It is more important than ever that U.S. businesses review their data transfer agreements and vendor contracts. After the invalidation of the EU-U.S. Privacy Shield, compliance with the GDPR has become even more complicated. Revisions to existing contracts incorporating SCCs may be necessary, and implementation of additional safeguards may also be necessary. 

If you have any questions regarding this memo, GDPR, or any other related matter, please contact Amber Lawyer, John Clopper, Shannon Knapp or any one of our attorneys in the Cybersecurity and Data Privacy practice. 

The Aftermath of the FireEye Hack Makes Clear the Importance of a Quick Response to any Breach

January 21, 2021

By: Kristin Warner

Last month, cybersecurity firm FireEye, Inc. discovered it had been hacked. This was no ordinary hack conducted merely to gain access to customer data; the target here was much more focused. The hackers, widely believed to be affiliated with Russian intelligence agencies, stole FireEye’s own tool kit consisting of roughly 300 proprietary software tools. You see, a very important part of FireEye’s business has been helping identify the perpetrators of some of the largest data breaches in history. Notably, they were involved in the aftermath of the infamous Sony and Equifax breaches, as well as assisted the State Department and other American government agencies in dealing with the breach by Russian hackers in 2015.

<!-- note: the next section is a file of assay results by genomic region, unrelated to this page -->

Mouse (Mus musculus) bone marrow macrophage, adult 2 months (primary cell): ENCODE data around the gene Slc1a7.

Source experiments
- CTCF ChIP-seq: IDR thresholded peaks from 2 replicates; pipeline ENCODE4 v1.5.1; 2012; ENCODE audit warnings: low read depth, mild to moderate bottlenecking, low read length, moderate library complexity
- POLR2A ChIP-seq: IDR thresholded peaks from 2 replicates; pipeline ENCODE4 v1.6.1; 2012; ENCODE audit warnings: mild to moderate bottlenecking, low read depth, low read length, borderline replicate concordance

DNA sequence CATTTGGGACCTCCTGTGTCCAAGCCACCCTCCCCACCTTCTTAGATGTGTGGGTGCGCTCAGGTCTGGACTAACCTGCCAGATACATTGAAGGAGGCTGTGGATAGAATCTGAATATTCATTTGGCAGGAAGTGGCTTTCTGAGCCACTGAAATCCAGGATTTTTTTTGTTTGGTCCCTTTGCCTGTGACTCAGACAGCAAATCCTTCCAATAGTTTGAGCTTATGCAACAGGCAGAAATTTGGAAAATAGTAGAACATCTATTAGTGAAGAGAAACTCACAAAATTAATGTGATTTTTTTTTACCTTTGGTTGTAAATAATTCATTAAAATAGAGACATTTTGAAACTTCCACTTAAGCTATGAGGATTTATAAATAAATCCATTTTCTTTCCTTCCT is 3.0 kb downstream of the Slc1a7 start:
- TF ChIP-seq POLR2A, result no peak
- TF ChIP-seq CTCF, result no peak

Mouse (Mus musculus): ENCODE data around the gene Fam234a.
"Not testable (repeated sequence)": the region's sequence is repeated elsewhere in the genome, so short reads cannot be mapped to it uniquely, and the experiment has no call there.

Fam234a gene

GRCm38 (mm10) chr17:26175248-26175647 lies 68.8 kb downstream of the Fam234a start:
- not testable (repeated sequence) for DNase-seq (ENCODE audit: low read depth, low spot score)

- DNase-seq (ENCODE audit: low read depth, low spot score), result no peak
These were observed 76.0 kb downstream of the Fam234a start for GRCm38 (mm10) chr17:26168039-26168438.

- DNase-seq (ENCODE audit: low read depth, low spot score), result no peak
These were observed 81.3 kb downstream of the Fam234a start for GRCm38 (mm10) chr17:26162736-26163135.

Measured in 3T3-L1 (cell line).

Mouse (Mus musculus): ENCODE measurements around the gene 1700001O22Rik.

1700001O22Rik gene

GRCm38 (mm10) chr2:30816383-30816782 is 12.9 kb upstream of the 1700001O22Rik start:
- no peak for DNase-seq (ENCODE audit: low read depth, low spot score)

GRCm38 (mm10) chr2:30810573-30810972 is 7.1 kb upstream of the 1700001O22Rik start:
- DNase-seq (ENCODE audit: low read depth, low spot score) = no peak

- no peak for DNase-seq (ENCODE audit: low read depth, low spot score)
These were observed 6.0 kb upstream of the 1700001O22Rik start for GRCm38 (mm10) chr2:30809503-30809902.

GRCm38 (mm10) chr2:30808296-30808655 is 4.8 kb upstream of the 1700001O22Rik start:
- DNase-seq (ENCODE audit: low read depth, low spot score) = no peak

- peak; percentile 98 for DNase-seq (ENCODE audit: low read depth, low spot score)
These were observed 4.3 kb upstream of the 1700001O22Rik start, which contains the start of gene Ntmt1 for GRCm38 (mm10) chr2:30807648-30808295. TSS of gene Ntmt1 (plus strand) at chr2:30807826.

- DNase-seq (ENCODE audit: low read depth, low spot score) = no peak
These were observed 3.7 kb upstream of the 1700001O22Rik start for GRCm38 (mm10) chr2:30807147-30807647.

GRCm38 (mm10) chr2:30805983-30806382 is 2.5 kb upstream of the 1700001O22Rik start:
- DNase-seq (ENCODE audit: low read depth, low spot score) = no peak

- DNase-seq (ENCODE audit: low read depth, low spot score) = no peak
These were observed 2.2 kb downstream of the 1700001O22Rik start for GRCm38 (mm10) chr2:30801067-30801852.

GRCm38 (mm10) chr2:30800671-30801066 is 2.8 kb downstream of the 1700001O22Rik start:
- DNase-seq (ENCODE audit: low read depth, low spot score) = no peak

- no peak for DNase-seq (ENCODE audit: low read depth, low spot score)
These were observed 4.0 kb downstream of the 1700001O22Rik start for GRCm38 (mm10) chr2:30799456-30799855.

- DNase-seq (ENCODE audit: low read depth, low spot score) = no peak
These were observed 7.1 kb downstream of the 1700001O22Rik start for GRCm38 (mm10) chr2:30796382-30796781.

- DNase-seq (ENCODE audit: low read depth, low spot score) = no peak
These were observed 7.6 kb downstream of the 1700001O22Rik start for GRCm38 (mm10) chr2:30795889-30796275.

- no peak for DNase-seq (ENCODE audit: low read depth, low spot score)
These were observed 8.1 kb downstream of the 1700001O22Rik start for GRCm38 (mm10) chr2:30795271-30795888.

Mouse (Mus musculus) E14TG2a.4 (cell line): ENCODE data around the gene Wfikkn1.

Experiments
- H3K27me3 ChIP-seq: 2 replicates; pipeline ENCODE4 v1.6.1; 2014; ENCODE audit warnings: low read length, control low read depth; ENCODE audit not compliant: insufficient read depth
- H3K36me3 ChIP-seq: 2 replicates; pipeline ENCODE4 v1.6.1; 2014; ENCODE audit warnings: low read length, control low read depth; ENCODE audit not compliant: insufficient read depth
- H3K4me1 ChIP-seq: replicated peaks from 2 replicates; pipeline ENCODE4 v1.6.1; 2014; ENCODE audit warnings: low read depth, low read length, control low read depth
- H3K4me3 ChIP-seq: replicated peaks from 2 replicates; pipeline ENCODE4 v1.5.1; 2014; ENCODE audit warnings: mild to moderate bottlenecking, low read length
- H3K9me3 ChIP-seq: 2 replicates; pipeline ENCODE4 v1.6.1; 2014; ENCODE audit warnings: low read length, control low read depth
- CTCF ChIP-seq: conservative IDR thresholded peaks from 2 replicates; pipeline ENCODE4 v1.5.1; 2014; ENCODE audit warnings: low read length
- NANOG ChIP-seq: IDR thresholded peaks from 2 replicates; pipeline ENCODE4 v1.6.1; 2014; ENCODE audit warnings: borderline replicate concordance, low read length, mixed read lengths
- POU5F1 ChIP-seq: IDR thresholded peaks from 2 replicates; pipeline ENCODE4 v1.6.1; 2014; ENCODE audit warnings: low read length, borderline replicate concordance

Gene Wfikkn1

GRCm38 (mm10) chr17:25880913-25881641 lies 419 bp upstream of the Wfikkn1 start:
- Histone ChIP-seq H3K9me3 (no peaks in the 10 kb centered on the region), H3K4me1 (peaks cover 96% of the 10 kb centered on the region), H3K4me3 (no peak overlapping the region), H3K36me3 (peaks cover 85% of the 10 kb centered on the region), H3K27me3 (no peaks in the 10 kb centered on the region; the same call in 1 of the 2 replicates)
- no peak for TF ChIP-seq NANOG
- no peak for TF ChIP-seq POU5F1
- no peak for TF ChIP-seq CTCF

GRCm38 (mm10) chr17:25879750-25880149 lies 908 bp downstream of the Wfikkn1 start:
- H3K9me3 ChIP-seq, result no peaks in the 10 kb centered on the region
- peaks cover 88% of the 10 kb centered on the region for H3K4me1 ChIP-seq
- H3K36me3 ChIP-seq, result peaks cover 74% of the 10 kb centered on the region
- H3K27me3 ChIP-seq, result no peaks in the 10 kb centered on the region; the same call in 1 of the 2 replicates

This is not the first time a hack of this nature has occurred. In 2016, a still anonymous group called the ShadowBrokers, made off with the National Security Agency’s hacking tools and then released them publicly over the course of several months. This hack proved devastating as it is believed that both North Korea and Russia have utilized these stolen tools. The damages caused by them number in the billions of dollars. 

While investigating its own hack, FireEye came across a vulnerability in a product made by one of its software providers, SolarWinds Corp. The same hackers are believed to have planted malware using this vulnerable backdoor, which was then transferred to the systems of SolarWinds customers during a routine software update. At least 25 entities have been identified as being victims of the attack, though SolarWinds acknowledges that the number could actually be in the tens of thousands.